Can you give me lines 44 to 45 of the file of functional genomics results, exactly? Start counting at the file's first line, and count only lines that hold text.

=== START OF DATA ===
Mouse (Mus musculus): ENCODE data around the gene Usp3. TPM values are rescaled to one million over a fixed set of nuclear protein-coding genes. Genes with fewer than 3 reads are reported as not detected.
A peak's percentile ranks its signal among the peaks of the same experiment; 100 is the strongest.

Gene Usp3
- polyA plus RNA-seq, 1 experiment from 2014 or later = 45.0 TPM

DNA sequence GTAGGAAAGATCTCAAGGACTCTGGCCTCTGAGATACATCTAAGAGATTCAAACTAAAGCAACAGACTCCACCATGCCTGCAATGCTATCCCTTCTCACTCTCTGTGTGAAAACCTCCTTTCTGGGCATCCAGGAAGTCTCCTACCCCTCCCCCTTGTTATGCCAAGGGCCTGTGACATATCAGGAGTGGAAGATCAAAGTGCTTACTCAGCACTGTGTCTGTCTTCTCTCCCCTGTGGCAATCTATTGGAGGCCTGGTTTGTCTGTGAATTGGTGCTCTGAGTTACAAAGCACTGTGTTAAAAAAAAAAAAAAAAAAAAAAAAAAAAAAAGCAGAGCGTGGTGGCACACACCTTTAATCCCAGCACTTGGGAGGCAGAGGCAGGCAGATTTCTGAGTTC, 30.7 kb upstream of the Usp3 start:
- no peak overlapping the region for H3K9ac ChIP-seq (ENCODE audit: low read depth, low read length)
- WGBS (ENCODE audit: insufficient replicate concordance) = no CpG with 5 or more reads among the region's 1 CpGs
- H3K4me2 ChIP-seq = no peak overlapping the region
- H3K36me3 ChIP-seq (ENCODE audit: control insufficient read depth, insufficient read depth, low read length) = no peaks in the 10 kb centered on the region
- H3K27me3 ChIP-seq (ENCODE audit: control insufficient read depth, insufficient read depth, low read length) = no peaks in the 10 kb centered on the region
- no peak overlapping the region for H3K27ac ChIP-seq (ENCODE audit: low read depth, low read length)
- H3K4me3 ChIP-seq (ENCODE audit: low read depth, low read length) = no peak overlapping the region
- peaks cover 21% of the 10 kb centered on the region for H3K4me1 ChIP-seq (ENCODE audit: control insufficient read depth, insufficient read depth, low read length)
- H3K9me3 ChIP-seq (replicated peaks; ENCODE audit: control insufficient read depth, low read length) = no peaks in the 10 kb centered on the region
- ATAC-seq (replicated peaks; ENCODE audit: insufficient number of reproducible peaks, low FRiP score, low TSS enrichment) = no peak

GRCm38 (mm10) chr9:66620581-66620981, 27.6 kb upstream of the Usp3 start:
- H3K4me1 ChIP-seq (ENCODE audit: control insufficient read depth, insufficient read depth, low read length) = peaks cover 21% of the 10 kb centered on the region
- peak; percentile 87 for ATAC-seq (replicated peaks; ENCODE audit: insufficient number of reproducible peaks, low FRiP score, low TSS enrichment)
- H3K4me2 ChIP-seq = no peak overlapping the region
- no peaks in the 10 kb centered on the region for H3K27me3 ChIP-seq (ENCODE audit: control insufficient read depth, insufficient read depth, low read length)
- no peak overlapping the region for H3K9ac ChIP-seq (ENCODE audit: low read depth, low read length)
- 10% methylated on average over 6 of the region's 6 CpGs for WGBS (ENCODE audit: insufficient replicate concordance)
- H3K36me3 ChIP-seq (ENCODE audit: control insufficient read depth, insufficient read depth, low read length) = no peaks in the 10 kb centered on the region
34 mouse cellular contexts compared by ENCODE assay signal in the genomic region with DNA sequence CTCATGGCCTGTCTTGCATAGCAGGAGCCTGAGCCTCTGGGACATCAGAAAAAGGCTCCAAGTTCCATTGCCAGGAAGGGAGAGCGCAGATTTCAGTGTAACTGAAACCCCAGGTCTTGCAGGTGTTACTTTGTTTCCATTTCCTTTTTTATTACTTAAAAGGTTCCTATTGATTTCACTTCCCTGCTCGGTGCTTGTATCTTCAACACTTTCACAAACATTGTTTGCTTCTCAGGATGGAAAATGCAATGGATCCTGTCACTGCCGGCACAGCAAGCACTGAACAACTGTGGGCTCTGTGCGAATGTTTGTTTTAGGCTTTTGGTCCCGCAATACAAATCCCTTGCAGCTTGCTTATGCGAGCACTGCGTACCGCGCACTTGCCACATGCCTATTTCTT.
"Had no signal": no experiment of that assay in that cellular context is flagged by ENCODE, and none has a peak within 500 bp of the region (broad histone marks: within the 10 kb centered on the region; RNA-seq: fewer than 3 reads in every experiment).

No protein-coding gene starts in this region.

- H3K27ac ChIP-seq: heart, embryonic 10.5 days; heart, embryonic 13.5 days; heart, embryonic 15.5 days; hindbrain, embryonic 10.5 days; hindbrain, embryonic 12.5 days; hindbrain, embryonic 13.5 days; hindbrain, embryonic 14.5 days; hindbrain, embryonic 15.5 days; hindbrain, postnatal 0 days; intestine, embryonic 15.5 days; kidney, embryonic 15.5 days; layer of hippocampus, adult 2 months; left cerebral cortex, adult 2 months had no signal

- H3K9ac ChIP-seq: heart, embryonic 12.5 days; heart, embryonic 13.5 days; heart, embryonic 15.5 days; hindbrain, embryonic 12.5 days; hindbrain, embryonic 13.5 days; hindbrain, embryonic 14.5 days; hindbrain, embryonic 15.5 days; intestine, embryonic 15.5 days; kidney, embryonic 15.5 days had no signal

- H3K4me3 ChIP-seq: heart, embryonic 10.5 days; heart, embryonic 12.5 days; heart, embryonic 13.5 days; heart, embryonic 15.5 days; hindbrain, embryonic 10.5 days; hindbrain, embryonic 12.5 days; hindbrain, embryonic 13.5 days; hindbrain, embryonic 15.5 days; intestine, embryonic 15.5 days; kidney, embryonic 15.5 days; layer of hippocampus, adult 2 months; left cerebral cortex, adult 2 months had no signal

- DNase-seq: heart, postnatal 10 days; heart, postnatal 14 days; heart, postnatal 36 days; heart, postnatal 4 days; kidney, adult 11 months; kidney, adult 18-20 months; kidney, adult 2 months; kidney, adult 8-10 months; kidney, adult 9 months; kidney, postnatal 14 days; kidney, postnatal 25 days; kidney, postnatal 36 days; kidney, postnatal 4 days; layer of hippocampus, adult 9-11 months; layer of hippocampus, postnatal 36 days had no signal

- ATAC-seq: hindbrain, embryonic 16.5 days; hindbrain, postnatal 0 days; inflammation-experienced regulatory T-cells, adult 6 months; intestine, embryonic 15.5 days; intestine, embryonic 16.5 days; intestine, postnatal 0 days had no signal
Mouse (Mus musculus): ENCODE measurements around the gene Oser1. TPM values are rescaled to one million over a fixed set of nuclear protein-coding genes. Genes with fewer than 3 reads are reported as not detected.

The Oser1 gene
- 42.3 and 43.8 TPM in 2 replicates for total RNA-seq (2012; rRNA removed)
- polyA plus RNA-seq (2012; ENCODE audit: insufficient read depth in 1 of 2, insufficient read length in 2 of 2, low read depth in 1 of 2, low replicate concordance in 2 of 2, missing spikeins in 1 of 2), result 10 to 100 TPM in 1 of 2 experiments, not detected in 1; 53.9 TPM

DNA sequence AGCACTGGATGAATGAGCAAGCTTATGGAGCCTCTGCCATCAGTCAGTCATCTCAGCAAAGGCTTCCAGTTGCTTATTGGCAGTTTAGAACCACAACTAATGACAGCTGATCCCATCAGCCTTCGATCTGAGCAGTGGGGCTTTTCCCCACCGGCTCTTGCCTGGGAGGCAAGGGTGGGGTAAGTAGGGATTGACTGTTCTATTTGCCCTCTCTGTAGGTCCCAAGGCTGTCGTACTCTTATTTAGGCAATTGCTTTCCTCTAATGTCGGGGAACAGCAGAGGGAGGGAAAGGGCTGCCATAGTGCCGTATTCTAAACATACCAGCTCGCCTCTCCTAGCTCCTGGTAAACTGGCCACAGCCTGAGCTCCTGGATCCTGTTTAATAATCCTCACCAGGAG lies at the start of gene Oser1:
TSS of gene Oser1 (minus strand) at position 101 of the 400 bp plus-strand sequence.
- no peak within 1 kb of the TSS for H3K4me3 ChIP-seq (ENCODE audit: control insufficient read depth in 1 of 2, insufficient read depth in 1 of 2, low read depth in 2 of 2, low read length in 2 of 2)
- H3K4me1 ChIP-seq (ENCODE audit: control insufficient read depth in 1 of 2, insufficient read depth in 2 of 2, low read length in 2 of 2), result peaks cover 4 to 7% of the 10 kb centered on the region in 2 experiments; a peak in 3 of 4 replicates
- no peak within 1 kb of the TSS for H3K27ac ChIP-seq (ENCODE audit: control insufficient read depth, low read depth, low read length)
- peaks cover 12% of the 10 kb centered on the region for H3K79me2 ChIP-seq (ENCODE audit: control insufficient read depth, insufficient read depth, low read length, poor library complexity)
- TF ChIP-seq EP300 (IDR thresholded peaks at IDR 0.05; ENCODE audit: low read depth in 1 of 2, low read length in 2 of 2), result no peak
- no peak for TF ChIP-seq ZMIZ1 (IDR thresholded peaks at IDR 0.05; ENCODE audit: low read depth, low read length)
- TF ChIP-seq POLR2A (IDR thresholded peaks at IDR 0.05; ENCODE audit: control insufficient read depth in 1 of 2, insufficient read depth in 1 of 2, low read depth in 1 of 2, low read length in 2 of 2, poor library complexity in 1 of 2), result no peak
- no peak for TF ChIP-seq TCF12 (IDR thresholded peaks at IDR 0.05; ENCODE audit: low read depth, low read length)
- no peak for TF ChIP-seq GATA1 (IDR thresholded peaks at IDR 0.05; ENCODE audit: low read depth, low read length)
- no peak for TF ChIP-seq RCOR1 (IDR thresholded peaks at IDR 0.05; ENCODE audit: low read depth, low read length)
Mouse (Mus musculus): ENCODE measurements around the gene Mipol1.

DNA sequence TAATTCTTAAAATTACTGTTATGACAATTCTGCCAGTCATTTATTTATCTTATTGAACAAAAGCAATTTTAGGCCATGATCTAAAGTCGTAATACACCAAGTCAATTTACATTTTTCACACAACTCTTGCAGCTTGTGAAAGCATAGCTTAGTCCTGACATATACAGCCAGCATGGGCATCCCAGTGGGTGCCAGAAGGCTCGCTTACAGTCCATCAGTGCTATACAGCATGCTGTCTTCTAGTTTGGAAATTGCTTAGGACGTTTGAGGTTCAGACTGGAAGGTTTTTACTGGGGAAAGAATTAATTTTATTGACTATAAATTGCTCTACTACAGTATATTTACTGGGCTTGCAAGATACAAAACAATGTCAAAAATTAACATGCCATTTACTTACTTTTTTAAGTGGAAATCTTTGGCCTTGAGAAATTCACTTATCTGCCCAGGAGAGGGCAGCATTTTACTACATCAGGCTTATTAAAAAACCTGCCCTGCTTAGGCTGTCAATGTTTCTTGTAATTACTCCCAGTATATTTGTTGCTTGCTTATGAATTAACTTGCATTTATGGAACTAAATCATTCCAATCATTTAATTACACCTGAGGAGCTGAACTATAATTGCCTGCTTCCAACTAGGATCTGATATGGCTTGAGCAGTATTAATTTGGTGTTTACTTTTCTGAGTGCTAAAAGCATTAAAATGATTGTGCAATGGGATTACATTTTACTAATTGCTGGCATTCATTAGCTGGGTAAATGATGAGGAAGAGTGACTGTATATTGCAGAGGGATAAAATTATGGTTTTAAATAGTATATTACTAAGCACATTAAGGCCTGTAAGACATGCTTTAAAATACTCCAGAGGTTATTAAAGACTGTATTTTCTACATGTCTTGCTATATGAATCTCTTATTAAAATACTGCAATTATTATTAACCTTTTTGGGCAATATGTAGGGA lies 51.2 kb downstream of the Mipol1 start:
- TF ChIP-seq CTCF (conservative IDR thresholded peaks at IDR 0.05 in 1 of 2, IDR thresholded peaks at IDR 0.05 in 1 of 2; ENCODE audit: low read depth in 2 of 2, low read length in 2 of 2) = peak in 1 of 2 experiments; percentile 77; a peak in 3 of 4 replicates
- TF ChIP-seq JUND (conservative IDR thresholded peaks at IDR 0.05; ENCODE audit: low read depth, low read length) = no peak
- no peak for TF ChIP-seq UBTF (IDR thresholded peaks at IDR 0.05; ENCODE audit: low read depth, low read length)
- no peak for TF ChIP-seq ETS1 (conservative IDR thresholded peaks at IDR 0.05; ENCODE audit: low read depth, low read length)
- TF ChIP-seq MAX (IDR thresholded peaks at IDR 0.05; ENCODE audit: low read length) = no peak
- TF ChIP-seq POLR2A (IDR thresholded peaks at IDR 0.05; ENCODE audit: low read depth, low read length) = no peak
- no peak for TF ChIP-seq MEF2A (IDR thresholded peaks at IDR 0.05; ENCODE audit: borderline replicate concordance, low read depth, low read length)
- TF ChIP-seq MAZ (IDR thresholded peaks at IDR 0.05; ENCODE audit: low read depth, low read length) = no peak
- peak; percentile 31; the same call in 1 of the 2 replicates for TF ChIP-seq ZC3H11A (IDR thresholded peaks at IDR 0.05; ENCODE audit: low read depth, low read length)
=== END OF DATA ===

- TF ChIP-seq POLR2A (IDR thresholded peaks at IDR 0.05; ENCODE audit: control insufficient read depth in 1 of 2, insufficient read depth in 1 of 2, low read depth in 1 of 2, low read length in 2 of 2, poor library complexity in 1 of 2), result no peak
- no peak for TF ChIP-seq TCF12 (IDR thresholded peaks at IDR 0.05; ENCODE audit: low read depth, low read length)